Beaulieu Delhomme, a piano tuner, faces the guillotine for committing treason against the newly elected French president due to his part in the bloody worker uprisings in 1848. The one person who could save him from this fate is his former arch-rival, the celebrated author, George Sand. The plot leading to his imprisonment revolves around the triangle of composer Frédéric Chopin, his lover George Sand, and Delhomme, Chopin’s loyal piano tuner. Both Sand and Delhomme compete for the attention of Chopin, who fights a losing battle with tuberculosis. The president’s spymaster uses this triangle to lure cash-strapped Delhomme into exploiting his friendship with Chopin to spy on George Sand, whose fiery rhetoric threatens the new president.
At first, before the uprisings that marked a tumultuous period out of which France’s Second Republic grew, Delhomme favors preserving the status quo because any policy changes might jeopardize his (and Chopin’s) wealthy client base. Sand wields her pen against the oppressive laws and ridicules Delhomme for his views.
Delhomme changes his opinion of the monarchy when he sees how his nephew is abused as an orphan working in a piano factory in industrial London. Delhomme becomes a double agent, paid to spy for the president while secretly working for the resistance. Sand softens her contempt when she discovers that he has switched allegiances and now promotes workers’ rights.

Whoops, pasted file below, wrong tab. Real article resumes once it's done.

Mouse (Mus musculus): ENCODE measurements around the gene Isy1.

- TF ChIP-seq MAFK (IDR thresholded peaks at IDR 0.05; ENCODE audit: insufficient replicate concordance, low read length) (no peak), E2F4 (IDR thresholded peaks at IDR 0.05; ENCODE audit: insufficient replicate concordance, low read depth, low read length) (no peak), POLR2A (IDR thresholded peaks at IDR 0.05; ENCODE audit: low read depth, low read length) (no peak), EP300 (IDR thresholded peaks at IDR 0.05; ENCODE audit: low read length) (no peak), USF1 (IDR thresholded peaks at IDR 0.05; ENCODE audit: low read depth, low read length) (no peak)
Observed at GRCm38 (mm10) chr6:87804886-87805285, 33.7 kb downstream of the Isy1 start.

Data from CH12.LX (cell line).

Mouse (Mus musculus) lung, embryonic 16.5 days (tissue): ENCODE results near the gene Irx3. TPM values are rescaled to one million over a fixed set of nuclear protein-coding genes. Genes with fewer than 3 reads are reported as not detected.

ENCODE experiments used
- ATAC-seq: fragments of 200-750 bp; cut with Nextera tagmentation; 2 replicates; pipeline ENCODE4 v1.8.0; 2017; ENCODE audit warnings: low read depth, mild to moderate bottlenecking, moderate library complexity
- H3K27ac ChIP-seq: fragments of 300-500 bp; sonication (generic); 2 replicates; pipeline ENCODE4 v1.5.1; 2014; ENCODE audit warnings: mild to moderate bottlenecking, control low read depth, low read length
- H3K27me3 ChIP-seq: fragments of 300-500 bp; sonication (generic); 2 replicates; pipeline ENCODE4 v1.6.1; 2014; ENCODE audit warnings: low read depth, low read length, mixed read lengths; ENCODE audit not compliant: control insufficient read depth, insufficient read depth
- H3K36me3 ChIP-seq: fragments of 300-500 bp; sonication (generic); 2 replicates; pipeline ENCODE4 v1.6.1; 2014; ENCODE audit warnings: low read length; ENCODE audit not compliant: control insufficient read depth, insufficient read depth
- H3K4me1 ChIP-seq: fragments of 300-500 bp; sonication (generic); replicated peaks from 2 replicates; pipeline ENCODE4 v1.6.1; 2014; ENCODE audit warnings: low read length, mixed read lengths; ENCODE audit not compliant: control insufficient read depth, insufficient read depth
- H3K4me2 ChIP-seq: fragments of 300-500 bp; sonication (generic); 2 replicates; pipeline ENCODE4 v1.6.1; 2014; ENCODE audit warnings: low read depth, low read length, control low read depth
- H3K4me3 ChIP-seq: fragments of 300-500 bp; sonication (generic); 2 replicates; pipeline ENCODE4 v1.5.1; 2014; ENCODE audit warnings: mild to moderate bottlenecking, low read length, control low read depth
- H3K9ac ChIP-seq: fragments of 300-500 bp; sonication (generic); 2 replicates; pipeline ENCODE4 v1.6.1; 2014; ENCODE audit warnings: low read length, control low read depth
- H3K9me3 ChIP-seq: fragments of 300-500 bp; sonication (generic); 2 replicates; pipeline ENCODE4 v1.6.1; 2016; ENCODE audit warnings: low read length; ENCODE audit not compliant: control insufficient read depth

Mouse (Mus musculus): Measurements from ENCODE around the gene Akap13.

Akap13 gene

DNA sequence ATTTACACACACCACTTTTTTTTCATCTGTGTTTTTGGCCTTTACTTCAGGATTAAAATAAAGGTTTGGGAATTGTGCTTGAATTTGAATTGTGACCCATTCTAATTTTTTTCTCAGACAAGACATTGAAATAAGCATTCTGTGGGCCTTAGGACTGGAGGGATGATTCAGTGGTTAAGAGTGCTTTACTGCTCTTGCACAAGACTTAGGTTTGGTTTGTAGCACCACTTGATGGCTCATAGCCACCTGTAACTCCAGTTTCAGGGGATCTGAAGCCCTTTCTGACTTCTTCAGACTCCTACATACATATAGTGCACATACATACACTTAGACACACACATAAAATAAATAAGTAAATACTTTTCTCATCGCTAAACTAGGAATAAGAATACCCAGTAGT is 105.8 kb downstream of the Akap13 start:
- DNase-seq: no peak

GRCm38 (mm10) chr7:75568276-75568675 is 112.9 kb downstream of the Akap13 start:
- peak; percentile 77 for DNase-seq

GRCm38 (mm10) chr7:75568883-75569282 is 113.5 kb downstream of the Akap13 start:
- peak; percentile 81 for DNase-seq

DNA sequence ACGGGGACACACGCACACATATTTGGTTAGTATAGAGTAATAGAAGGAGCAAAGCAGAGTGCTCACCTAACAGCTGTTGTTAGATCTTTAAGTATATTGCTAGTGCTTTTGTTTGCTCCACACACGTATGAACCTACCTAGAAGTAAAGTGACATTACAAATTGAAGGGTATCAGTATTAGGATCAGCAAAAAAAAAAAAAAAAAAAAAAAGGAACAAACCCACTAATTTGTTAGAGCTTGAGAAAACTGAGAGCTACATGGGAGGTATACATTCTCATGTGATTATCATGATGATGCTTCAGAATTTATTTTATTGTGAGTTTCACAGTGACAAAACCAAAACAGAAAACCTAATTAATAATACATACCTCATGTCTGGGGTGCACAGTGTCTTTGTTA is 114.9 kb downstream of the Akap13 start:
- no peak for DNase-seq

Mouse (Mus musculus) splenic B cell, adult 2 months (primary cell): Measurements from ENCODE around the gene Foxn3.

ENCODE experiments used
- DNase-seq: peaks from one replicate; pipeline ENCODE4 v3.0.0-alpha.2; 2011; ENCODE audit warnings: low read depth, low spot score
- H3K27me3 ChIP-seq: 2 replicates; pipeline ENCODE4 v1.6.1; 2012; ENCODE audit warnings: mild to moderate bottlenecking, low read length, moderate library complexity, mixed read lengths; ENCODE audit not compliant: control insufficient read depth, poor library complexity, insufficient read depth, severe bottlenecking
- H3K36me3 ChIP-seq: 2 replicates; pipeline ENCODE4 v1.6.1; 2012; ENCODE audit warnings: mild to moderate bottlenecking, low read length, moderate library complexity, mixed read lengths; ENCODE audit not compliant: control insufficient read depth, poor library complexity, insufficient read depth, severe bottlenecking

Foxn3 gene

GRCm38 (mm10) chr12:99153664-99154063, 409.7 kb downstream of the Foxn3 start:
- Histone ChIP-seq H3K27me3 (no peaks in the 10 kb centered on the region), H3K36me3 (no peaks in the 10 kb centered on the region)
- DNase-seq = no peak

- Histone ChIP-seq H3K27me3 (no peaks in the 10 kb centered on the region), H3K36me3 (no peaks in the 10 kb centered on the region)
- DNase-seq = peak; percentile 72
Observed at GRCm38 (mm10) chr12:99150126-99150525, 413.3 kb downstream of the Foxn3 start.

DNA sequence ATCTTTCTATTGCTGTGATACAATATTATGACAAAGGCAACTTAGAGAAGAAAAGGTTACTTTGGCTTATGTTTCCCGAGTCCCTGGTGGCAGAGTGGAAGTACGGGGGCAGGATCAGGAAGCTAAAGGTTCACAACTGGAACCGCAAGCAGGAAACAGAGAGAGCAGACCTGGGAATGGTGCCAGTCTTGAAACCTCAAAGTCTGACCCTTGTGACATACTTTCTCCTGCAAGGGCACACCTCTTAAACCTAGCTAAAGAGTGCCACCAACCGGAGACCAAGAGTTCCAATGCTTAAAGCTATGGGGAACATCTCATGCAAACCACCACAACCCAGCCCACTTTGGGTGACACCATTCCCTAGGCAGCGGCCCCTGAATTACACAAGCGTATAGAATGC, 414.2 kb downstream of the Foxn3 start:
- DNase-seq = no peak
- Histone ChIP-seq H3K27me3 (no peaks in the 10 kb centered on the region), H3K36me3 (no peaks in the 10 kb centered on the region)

Delhomme is caught working for the resistance, jailed in Paris’ infamous Conciergerie prison, and faces a trial for treason. Even Sand’s testimony is not enough to trump that of the vaunted spymaster, but her fame may be enough to persuade the new president to pardon him.
ABOUT THE AUTHOR
is an educator, writer, journalist, linguist,
and piano tuner.
She holds a Master’s degree in journalism and English education,
as well as a Doctorate in linguistics
from the University of New Mexico.
She has taught composition for many years in the U.S.,
Germany, Saudi Arabia, Kazakhstan, and Russia.
Her overseas work led to an interest in comparative education,
especially critical thinking.
Both observations and research led to her book and blog,
Critical Thinking Now.
In 2019, she was a recipient of Go Back, Give Back,
a fellowship through the State Department
to train teachers in St. Petersburg, Russia.
A resident of Edmonds, Washington, Burkhalter loves to travel, write, and learn languages.
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HAVE YOU READ ANY OTHER NOVEL
SET IN PARIS AT THE TIME?
What’s your favorite book on Chopin or George Sand?
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In full compliance with FTC Guidelines, I received this book free of charge for review. I was in no way compensated for this post as a reviewer, and the thoughts are my own.